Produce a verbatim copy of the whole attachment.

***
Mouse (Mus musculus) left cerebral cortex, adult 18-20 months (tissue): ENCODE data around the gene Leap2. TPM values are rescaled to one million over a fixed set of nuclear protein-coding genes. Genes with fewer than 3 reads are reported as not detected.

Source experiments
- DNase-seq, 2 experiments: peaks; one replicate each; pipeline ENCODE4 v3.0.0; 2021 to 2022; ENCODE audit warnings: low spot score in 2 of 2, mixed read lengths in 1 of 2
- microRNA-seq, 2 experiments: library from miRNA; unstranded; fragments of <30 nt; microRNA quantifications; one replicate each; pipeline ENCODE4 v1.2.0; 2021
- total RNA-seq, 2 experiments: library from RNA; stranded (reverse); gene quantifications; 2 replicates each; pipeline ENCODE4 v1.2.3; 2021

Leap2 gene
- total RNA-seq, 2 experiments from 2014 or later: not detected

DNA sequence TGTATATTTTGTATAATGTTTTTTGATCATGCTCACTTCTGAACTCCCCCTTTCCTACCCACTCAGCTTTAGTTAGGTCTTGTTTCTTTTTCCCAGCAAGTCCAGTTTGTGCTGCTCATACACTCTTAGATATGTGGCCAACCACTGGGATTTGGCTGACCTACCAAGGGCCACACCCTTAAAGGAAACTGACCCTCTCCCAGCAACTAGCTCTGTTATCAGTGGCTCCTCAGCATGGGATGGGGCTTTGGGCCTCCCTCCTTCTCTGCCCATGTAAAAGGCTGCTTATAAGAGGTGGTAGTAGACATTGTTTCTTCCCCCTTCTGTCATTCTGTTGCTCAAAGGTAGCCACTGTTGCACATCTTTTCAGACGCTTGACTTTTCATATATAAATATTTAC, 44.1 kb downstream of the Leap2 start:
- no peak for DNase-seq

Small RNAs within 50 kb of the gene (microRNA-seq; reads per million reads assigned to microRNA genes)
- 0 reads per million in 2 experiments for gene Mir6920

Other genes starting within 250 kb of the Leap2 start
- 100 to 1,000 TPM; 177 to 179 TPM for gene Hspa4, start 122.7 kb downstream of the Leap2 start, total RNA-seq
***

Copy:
Mouse (Mus musculus) left cerebral cortex, adult 18-20 months (tissue): ENCODE data around the gene Leap2. TPM values are rescaled to one million over a fixed set of nuclear protein-coding genes. Genes with fewer than 3 reads are reported as not detected.

Source experiments
- DNase-seq, 2 experiments: peaks; one replicate each; pipeline ENCODE4 v3.0.0; 2021 to 2022; ENCODE audit warnings: low spot score in 2 of 2, mixed read lengths in 1 of 2
- microRNA-seq, 2 experiments: library from miRNA; unstranded; fragments of <30 nt; microRNA quantifications; one replicate each; pipeline ENCODE4 v1.2.0; 2021
- total RNA-seq, 2 experiments: library from RNA; stranded (reverse); gene quantifications; 2 replicates each; pipeline ENCODE4 v1.2.3; 2021

Leap2 gene
- total RNA-seq, 2 experiments from 2014 or later: not detected

DNA sequence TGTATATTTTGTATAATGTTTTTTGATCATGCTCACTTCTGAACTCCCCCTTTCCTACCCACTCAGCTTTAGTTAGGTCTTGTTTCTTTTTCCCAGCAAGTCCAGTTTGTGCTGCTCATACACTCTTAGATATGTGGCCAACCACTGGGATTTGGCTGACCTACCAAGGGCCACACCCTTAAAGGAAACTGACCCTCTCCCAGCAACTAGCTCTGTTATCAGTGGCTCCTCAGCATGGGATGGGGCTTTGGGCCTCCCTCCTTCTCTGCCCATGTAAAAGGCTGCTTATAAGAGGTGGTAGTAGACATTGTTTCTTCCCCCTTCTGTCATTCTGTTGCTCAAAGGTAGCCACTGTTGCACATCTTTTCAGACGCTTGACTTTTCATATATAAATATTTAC, 44.1 kb downstream of the Leap2 start:
- no peak for DNase-seq

Small RNAs within 50 kb of the gene (microRNA-seq; reads per million reads assigned to microRNA genes)
- 0 reads per million in 2 experiments for gene Mir6920

Other genes starting within 250 kb of the Leap2 start
- 100 to 1,000 TPM; 177 to 179 TPM for gene Hspa4, start 122.7 kb downstream of the Leap2 start, total RNA-seq